Mississippi Insurance Commissioner Mike Chaney filed a lawsuit last month aimed at halting the extraordinary increases to flood insurance resulting from the Biggert-Waters Act passed by Congress in 2012.
The act was meant to buoy the fiscally unsound National Flood Insurance Program and reform the components of it but the move is having drastic effects along America’s coasts resulting in stifled home buying and refinancing, as well as increased foreclosures. Poor states, like Mississippi, are feeling the brunt of the strain, and the effects can be seen from Texas to Maine.
Of issue in the suit are the uncompleted mandatory studies and reports the act requires, which have not been completed and may not be for several years to come. These studies are to review subjects such as accurate elevation maps, a reasonable phase in of actuarially sound rates after the studies are completed, enforcement of building codes for new construction, proper land use, the use of reinsurance and more. Read the filing here: http://www.mid.ms.gov/pdf/NFIP-Complaint.pdf
It should be noted that Mississippi Attorney General Jim Hood chose not to represent the state in Chaney’s filing, but did give the go ahead for outside counsel.
When Chaney filed the suit, he noted that the National Flood Insurance Program has long needed reform.
“We know the program is deeply in debt,” Chaney said, “but it seems grossly unfair to place that burden directly on homeowners who simply followed the rules and did what was asked of them.”
Since the filing, Chaney has been working to gain support from fellow Insurance Commissioners along the coastline.
South Carolina and Florida are reportedly filing amicus briefs with Pascagoula attorney Jimmy Heidelberg likely representing both states, as well as the Mississippi Wind Pool who has also filed an amicus brief.
Efforts by Mississippi’s Congressional delegation have increased in recent weeks coinciding with the suit. Congressman Steven Palazzo (MS-04) is pushing the Homeowner Flood Insurance Affordability Act in the U.S. House while Senators Roger Wicker and Thad Cochran are pushing the measure in the Senate.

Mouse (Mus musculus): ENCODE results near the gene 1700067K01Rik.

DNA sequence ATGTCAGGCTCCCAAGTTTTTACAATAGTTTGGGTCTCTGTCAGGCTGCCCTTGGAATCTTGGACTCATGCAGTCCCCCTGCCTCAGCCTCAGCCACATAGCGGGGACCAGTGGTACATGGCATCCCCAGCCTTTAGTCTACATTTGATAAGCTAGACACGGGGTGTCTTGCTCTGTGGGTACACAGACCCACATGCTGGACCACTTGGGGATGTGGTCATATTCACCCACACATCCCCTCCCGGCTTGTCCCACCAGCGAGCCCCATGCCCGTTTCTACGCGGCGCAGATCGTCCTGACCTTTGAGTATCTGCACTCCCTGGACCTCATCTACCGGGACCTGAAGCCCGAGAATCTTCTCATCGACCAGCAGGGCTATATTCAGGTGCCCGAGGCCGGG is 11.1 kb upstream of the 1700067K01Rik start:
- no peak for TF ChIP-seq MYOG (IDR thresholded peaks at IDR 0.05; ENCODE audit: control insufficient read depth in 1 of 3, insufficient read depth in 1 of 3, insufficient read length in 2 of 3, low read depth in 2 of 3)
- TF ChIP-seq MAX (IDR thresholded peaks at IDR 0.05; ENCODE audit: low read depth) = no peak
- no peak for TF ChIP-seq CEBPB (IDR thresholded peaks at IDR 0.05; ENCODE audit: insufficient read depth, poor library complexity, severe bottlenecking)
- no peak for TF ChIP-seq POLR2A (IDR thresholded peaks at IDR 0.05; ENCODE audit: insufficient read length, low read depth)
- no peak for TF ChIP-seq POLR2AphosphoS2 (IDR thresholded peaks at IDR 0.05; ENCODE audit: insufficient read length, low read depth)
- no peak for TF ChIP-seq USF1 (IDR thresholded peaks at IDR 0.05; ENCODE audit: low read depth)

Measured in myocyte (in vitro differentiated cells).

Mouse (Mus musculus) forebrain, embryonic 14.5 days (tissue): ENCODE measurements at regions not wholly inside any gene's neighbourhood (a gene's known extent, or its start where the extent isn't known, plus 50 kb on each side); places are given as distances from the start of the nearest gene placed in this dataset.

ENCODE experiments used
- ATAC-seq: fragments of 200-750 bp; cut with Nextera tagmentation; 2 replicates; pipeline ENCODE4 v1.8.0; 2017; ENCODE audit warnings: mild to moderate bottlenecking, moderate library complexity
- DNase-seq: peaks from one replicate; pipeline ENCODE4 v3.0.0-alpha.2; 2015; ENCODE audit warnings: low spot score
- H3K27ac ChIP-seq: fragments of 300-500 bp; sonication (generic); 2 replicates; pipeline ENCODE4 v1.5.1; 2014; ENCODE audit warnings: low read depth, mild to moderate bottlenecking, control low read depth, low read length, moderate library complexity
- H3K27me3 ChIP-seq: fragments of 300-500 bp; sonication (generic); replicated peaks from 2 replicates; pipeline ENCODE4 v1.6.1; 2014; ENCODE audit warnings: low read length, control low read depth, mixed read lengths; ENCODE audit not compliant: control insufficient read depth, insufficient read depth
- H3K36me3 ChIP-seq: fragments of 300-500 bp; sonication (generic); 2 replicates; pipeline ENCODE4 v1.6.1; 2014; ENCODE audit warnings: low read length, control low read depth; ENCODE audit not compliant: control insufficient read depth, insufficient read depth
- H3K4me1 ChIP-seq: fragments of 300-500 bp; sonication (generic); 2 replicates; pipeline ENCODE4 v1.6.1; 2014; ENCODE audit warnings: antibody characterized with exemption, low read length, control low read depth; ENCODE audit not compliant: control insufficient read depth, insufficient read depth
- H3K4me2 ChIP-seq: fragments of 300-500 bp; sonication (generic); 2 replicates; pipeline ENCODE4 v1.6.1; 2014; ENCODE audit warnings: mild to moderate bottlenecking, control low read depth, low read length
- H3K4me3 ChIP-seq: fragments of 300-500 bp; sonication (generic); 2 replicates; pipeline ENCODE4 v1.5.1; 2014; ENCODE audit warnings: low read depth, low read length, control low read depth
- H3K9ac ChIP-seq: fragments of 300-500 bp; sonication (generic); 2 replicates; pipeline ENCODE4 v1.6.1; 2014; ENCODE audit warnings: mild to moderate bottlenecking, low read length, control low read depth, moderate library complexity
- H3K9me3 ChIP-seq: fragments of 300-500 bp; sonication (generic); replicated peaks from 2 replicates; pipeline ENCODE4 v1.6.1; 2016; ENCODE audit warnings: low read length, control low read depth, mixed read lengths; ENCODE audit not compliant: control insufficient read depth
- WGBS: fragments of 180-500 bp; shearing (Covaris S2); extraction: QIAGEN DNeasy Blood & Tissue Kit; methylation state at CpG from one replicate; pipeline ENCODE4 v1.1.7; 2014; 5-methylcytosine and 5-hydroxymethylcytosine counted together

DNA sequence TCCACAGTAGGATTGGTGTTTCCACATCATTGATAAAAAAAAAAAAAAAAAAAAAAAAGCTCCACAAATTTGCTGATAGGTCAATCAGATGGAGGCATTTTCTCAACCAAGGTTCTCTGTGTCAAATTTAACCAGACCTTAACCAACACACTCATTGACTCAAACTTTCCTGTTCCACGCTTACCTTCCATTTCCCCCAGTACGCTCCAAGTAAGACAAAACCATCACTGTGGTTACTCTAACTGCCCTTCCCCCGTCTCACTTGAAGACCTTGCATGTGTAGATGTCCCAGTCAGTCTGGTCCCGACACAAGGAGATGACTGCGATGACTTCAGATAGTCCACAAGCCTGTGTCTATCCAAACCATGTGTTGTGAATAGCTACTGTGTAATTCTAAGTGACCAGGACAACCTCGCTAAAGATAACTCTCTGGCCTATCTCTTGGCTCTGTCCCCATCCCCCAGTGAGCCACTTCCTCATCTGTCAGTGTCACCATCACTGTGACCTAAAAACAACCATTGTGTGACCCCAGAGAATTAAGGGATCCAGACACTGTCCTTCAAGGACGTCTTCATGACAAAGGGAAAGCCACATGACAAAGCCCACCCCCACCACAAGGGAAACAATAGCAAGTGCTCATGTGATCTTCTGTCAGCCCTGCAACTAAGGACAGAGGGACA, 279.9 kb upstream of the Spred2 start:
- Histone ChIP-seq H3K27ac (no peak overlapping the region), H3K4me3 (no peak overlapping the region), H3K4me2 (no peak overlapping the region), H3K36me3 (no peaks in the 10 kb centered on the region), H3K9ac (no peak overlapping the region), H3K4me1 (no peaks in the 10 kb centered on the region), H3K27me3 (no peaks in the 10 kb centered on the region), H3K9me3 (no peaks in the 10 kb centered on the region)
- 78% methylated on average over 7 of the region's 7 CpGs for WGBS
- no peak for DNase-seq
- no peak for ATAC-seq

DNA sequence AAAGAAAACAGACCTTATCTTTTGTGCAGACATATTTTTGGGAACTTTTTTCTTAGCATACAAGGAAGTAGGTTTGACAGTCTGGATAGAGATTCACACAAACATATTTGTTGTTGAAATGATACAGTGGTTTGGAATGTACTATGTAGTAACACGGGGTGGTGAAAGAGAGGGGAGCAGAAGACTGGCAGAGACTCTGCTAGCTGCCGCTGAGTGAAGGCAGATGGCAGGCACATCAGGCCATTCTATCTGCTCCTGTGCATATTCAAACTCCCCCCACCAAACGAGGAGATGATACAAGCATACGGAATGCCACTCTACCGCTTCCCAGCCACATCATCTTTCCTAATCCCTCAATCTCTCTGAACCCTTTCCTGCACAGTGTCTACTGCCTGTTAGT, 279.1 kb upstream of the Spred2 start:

Highlights of the bill include:
– Imposes a delay likely to total four years for the most vulnerable properties, by delaying implementation of rate increases until two years after FEMA completes an affordability study, which was mandated in Biggert-Waters but not undertaken.
– Requires FEMA to propose an affordability framework that addresses the identified affordability issues within 18 months after the completion of the study and provides 6 months for Congressional review.
– Allows FEMA to utilize National Flood Insurance Funds to reimburse policyholders who successfully appeal a map determination.
– Protects the so-called “basement exception,” which allows the lowest proofed opening in a home to be used for determining flood insurance rates.
– Establishes a Flood Insurance Rate Map Advocate within FEMA to answer current and prospective policyholder questions about the flood mapping process.
– Requires FEMA to certify that the agency has fully adopted a modernized risk-based approach to analyzing flood risk.
With the vast citizenry these increases affect it would seem plausible to expect significant bipartisan Congressional support for such a bill since in the end it was their action which caused the problem, however as we have seen of late even the most obvious measures can find quicksand.
Sources tell Yall Politics if the bill is brought to the House floor it is likely to pass. Its fate is not viewed as positively in the Harry Reid-led Senate, where the Senate Democrat Majority Leader seemingly only allows floor votes on bills blessed by the Obama White House.
Mike Chaney and municipal leaders were once crying in the wilderness, with little hope of having their voices heard. Now Chaney’s efforts are leading the way for everyone who has a mortgage, who wants to buy a home on the coasts but cannot afford the outrageous increases Congress imposed.